First identified in 2009, Candida auris is responsible for candidiasis that can become invasive or even more severe. With a marked increase in infections in recent years, different disinfection methods are emerging.
Can UVC rays be effective? Why is distance and duration of UVC exposure the primary factor for conclusive results? We answer all of these questions in this article.
What is Candida auris?
Candida auris is a multi-resistant fungal pathogen that causes severe infections in people at risk or immunosuppressed. Sometimes referred to as a “super mushroom”, it now poses several obstacles to medicine:
- It can cause invasive candidiasis;
- It infects the bloodstream and the central nervous system;
- It has a large antibiotic resistance, it is actually very resistant to common antifungals.
As a result, Candida auris has attracted the attention of clinicians and has become an emerging threat in healthcare settings around the world, given the number of infections observed during the 2010s.
The effectiveness of UVC rays against Candida auris
Reliable disinfection protocols specifically designed to inactivate Candida auris are essential. The effectiveness ofultraviolet germicidal irradiation was then studied to inactivate strains of Candida auris. (1)
Indeed, the strains of Candida auris were placed between 2 and 4 meters from UVC sources and exposed to irradiation for 10 to 30 minutes. A significant decrease in the spread of the Candida auris pathogen was demonstrated. Indeed, the density of the pathogen is reduced by more than 40 times its starting density.
The importance of distance and duration of UVC ray exposure
As with any conventional UVC decontaminationprocedure, distance and length of time are factors it is necessary to know about in order to obtain an optimal result.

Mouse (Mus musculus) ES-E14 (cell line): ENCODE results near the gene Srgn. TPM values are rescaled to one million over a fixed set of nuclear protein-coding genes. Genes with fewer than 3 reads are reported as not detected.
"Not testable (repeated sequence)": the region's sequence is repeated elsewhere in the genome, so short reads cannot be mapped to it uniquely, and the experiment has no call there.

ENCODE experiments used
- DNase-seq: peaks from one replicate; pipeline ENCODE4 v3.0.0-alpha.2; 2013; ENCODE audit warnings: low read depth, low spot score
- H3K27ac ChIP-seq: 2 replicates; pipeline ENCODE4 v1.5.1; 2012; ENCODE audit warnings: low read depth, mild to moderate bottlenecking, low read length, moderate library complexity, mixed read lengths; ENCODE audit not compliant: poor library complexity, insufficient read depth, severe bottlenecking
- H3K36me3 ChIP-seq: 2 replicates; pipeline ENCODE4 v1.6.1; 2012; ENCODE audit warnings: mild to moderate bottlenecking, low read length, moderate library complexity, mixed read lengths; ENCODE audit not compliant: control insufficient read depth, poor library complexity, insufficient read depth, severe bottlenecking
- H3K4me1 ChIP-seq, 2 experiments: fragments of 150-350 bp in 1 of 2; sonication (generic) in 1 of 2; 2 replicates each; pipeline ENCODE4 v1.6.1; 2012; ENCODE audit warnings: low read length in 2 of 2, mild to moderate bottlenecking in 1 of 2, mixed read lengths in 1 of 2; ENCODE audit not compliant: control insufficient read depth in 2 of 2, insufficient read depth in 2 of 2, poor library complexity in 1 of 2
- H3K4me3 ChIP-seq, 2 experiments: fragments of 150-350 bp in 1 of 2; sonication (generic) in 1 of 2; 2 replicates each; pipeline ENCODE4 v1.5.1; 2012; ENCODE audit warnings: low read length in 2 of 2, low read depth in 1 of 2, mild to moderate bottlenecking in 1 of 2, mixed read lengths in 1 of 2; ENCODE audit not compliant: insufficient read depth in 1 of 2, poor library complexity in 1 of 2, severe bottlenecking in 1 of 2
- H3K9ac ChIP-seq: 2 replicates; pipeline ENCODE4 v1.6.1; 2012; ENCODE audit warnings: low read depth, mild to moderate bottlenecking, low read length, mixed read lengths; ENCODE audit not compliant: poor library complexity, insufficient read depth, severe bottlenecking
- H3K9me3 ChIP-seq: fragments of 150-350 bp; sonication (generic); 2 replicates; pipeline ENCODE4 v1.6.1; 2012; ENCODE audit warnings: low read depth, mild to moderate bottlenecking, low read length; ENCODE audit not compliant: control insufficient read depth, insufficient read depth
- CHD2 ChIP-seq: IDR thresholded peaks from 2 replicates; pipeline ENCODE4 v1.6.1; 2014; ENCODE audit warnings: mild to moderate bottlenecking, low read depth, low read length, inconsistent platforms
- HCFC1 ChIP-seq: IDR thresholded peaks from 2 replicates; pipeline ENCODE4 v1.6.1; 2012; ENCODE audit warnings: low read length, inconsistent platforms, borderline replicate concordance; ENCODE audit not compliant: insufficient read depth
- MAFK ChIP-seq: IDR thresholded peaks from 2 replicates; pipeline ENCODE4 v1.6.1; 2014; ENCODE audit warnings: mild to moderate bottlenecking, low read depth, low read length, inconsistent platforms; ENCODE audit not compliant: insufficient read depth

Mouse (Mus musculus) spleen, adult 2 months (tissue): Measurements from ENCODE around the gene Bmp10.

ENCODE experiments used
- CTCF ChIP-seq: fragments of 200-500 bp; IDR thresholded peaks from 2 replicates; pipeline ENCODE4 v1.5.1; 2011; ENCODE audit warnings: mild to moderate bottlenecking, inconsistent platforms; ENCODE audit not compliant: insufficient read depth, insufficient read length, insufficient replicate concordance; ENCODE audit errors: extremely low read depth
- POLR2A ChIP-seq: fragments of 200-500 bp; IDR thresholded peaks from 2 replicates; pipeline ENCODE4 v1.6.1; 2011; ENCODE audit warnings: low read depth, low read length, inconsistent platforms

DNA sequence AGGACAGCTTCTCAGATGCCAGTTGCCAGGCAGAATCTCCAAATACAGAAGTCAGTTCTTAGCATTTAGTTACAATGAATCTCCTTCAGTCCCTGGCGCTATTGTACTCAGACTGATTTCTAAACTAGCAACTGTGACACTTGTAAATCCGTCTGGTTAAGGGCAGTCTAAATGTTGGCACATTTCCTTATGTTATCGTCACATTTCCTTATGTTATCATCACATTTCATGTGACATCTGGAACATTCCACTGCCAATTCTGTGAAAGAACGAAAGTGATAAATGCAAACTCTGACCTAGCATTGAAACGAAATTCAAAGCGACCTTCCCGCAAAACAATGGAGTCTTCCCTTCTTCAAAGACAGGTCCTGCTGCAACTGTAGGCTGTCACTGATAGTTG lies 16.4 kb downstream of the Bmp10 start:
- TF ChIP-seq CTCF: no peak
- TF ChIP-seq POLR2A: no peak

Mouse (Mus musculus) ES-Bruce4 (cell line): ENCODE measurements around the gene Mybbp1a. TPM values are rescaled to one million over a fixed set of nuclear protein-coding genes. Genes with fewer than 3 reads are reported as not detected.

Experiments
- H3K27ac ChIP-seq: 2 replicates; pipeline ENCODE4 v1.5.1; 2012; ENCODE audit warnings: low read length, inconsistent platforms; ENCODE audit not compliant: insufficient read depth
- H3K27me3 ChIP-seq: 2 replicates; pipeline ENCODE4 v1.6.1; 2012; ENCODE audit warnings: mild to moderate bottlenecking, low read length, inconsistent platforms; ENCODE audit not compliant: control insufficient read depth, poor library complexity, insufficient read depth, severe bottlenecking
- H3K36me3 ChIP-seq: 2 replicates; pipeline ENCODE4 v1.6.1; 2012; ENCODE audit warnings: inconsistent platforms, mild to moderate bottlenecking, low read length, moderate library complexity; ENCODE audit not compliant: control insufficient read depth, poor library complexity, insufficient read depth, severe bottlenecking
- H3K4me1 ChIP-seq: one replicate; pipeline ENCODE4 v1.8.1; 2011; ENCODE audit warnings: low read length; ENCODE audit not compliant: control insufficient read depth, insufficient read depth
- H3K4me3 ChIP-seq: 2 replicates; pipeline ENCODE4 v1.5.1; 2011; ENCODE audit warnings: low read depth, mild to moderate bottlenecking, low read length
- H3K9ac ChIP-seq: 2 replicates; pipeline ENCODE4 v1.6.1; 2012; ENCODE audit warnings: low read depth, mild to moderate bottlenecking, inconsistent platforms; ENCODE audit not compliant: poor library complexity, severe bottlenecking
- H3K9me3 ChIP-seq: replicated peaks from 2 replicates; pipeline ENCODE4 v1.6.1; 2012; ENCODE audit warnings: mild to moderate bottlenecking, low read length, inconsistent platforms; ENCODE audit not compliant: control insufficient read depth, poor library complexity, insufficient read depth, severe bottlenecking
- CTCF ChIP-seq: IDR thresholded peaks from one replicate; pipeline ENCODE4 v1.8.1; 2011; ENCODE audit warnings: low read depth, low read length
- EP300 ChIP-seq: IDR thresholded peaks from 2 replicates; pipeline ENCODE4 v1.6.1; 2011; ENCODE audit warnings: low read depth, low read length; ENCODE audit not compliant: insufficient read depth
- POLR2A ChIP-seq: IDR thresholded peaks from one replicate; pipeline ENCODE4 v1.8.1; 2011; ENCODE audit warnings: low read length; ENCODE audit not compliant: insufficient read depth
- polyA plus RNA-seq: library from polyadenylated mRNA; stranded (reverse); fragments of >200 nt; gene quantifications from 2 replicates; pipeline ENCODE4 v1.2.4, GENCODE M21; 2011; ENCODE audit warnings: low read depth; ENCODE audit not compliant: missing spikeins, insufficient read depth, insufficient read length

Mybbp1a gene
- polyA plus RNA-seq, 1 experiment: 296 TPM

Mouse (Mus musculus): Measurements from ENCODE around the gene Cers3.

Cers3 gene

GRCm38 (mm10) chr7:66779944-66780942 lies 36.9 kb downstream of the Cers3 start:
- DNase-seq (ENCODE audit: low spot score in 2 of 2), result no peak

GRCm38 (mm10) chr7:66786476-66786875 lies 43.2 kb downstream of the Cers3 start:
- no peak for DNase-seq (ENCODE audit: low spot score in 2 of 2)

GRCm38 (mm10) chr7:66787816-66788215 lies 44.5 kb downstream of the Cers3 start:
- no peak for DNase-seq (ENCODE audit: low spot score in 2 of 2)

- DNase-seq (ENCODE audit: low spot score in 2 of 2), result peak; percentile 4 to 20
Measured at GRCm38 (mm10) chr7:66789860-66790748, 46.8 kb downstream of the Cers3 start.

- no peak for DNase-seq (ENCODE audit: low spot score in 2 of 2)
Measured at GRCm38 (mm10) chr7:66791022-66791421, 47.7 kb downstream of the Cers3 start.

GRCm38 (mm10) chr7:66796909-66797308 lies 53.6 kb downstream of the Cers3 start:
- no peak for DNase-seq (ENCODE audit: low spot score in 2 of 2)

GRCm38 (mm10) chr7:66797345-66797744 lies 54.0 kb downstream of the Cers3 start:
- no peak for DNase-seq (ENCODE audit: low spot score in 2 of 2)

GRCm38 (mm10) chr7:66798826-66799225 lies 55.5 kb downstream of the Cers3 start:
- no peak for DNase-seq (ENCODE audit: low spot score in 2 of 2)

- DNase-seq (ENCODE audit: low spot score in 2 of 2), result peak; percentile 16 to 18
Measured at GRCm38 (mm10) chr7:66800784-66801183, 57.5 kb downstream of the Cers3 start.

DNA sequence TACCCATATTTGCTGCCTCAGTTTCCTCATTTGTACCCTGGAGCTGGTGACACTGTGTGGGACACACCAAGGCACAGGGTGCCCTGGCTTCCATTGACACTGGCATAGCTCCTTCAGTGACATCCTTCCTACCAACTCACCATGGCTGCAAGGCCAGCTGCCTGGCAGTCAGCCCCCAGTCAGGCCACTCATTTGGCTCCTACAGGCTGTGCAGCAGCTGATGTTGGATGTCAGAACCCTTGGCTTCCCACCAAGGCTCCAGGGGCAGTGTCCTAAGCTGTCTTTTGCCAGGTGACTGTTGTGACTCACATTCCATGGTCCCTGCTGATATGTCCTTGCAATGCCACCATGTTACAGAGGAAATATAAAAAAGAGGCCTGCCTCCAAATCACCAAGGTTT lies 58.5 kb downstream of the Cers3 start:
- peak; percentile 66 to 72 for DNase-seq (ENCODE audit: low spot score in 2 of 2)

In the case of Candida auris particularly, these parameters are all the more critical to be ableto inactivate ultra-resistant strains and limit their spread.
What is the right dose of UVC exposure?
When inactivating potentially pathogenic germs, there are several factors to consider for ultraviolet germicidal irradiation:
- The duration of exposure of a strain;
- The intensity of exposure to UVC rays;
- The distance from the UVC source.
The exposure dose is calculated based on the intensity of the radiation and the time of exposure. And it has been shown that it would take only 30 minutes of UVC exposure, at a distance of 2 meters, to inactivate the Candida auris strain.
Other tests were conducted over longer distances of up to 4 metres and determined a marked decrease in the effectiveness of UVC rays in the complete inactivation of Candida auris.
This proves once again how important it is to use devices capable of estimating the right dose of exposure in accordance with the distance of the pathogenic germ to be eradicated.
To find out where to use PuriTechs devices.